The Inspiration We Need – Kol Nidrei 2016

Kol Nidrei | October 11, 2016

Shanah Tovah.

It’s hard to believe that it’s been a year since we last gathered together on this occasion. We have each grown, we have each changed, we have each encountered many new experiences. It’s been a big year for me filled with many highlights. I suppose getting married has to take the top spot on that list, it is kind of a big deal. But coming in just behind that on my list, more of a 1A than a 2, was definitely my appearance on Sports Jeopardy.

While there were many highlights from my time on the show, and yes, the winnings were nice too, one of the top moments for me was having the opportunity to meet the host Dan Patrick. If you’re unfamiliar, Patrick is a long-time sports media personality with a lot of years at ESPN and now hosts his own national radio show. As someone who grew up during the golden age of ESPN, when SportsCenter was “The Big Show,” and having worked in sports media for a few years myself, Patrick is someone I have long admired. He is always relaxed, smooth, calm, and never flustered. His dry sense of humor carries him through serious on-air interviews, and the many funny moments and outtakes.

I’d be lying if I said I didn’t have moments where I imagined myself doing his role, channeling my “Inner-DP” here on the Bimah. And let’s be honest, are our roles so different? We each stand behind a podium narrating the progress, making sure to keep things moving as planned, with the right people in the right places at the right time. We each have tight time constraints, him because he can’t outrun the network clock, and me because I can’t commit the great sin of keeping people from Kiddish too long (well, not on Yom Kippur I suppose). Both of us try to stay calm and relaxed, organized and prepared. And we each have hidden behind our podiums, endless papers and notes helping us make sure we have all the information we’ll need. So really, are our roles that different?

The answer, I realized after some reflection, is a definitive yes. Our roles are incredibly different. As much as I might fantasize, when I’m standing here on the Bimah, I’m not hosting the TV show of Shabbat and Holiday services, I am a rabbi, leading a congregation in study, in prayer, and in inspiration. Yes, I do have to keep us all moving and get us to the right pages at the right time, yes I want to appear relaxed, confident, and calm, yes I want to effortlessly look down at my notes, spreadsheets, and books, and come up with the right information, but more often what I really want to do is this.



Focusing on the “production details” of the service, is time consuming, challenging and distracting. I realize the details of maintaining the flow of the service are important, which is why we take it upon ourselves in this role so that you don’t have to. But at the same time, when I do focus so much on the “hosting duties,” staying smooth and keeping the show going, it’s so hard to concentrate, to pray, and to find inspiration. And if I’m not inspired during our services, how can I expect anyone else to be? How can I inspire others if I can’t inspire myself?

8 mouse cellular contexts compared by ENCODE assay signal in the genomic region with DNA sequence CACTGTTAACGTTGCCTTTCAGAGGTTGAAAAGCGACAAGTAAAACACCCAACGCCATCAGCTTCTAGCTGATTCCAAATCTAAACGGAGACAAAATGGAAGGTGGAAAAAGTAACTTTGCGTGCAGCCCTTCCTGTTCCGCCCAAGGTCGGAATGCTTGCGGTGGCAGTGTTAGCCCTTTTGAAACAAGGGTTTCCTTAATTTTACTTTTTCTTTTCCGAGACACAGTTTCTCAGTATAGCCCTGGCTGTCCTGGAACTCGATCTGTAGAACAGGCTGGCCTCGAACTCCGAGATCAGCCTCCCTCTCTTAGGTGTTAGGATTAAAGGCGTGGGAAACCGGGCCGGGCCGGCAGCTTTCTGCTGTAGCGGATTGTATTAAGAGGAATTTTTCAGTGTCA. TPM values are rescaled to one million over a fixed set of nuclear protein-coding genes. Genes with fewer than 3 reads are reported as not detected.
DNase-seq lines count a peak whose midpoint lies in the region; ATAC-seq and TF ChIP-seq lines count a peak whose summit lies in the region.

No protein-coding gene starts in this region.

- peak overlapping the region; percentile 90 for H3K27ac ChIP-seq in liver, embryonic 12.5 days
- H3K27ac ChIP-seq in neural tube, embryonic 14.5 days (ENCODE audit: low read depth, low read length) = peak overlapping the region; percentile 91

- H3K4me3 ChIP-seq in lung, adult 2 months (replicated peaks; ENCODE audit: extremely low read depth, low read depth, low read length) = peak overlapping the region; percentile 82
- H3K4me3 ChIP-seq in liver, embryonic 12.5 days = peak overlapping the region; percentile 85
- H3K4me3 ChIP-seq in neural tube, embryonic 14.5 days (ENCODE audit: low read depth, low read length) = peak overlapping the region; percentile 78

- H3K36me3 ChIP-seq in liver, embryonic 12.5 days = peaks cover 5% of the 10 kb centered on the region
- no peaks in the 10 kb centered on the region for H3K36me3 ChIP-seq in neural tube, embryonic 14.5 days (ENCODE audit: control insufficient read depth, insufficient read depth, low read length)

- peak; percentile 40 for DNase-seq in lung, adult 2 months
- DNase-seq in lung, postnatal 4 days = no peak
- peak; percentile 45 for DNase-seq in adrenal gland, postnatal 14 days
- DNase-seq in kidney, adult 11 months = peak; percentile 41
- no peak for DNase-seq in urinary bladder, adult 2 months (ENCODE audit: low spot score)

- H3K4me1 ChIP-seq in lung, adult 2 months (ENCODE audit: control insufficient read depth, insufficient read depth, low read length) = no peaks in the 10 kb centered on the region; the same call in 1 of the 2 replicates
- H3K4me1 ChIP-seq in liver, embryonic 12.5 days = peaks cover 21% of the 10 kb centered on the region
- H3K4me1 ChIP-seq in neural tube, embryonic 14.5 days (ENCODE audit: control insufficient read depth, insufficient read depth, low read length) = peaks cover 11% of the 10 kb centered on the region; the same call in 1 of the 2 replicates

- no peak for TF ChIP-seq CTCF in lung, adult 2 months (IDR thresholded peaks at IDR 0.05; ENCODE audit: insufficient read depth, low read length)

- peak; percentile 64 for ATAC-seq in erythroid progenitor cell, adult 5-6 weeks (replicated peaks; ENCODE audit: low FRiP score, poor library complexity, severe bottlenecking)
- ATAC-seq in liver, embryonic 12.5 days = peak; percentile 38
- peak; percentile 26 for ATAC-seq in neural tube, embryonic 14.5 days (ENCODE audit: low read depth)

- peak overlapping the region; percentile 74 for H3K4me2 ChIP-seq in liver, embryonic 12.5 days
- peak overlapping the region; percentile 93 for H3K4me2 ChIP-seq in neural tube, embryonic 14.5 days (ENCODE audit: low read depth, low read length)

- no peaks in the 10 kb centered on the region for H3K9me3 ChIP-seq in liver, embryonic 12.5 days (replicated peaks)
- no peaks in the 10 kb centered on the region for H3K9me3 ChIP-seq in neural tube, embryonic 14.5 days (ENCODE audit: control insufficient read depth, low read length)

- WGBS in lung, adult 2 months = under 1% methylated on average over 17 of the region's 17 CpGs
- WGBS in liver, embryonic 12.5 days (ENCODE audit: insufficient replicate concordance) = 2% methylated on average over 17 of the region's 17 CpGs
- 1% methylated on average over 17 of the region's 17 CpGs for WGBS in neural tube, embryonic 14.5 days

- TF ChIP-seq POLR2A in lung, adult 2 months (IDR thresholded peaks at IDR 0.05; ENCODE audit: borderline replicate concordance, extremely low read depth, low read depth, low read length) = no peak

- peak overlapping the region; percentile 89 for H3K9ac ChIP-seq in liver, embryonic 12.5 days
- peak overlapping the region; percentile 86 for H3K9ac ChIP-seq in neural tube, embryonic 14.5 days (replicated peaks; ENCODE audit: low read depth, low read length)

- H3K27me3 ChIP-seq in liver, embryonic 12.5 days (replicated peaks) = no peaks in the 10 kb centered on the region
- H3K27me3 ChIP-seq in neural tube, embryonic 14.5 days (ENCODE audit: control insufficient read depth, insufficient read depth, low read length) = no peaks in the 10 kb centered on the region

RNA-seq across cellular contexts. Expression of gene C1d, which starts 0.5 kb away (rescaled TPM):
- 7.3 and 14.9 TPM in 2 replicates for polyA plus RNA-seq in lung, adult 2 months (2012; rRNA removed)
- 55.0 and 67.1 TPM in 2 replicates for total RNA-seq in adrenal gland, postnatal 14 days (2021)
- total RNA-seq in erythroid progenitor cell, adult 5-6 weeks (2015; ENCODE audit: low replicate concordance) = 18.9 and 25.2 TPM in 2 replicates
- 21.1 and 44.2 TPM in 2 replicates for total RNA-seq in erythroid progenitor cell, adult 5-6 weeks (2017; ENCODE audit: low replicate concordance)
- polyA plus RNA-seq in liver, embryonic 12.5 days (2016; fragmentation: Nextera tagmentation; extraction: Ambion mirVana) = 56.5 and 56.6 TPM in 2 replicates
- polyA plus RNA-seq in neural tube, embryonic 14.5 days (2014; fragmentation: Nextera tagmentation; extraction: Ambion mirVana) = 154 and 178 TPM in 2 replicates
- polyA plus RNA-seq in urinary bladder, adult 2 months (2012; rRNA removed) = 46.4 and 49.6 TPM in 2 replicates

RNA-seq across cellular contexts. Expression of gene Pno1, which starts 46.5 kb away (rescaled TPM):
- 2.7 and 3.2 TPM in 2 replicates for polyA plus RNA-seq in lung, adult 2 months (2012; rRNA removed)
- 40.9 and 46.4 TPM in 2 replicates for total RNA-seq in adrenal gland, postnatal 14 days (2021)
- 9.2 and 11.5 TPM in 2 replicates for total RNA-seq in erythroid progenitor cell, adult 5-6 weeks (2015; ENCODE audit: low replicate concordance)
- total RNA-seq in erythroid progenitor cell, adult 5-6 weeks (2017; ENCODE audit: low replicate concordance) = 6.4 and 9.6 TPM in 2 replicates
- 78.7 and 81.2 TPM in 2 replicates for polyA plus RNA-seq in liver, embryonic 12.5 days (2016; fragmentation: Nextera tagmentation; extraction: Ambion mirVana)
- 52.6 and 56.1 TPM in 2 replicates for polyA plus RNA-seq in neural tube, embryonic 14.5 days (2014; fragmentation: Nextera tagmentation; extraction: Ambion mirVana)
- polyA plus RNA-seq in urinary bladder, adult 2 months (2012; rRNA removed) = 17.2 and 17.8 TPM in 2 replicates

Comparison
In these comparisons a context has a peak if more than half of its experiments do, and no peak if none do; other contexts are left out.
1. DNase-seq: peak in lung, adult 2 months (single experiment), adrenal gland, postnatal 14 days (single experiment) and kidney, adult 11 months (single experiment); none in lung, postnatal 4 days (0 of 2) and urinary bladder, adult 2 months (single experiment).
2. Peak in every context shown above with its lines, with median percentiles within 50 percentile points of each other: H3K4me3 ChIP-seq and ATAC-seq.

Inspiration. It’s something we talk about often, but do we ever really think about it. There are entire industries of inspirational speakers, books, quotes, posters and wall-calendars. But what is it really? The dictionary says it’s “the process of being mentally stimulated to do or feel something,” but what is it we want to feel? Many of us say “we know it when we feel it.” It’s more of an “indescribable feeling.” For some it comes during our prayers, our community gathering together to celebrate and reflect. For others it comes in reading a book or watching a movie. We all have our own sources of inspiration and it’s likely that no two of us share the same ones.

So, What inspires me? Yes, I have my fair share of quotes, songs, and movie scenes, but these are just for the small moments, when I need that quick pick-me-up. But for those big moments, the times when I need serious reflection, I look elsewhere. Mainly to three areas – to the natural world, to our sacred traditions and texts, and to those people who impact our lives.

You may remember the words I shared with you on this occasion last year, speaking about the inspiration I find from the world around us, and the space above us. I’ve since learned this is true for many others in our community. Not necessarily the space part, but still finding that inspiration from the natural world. There are many who feel inspired by a hike through the woods, a morning on the beach, or simply the clouds in the sky. One of the great theologians of Conservative Judaism, Rabbi Abraham Joshua Heschel was often fond of speaking about “radical amazement.” “Our goal should be to live life in radical amazement,” he said. “To get up in the morning and look at the world in a way that takes nothing for granted.  Everything is phenomenal; everything is incredible; never treat life casually.  To be spiritual is to be amazed.” For many of us that amazement, that inspiration comes from the natural world around us.

I experienced this myself in a new way this past summer when Naomi and I traveled to Wyoming for our vacation. Yes, Wyoming. We visited the rolling hills of Jackson Hole and spent time in two National Parks, the Grand Tetons and the original National Park, Yellowstone. We hiked through forests, mountains, alongside streams and lakes, and ran into our fair share of bison along the way. While each of these sites brought along the beauty and majesty of nature, there was one site in particular where I felt most inspired.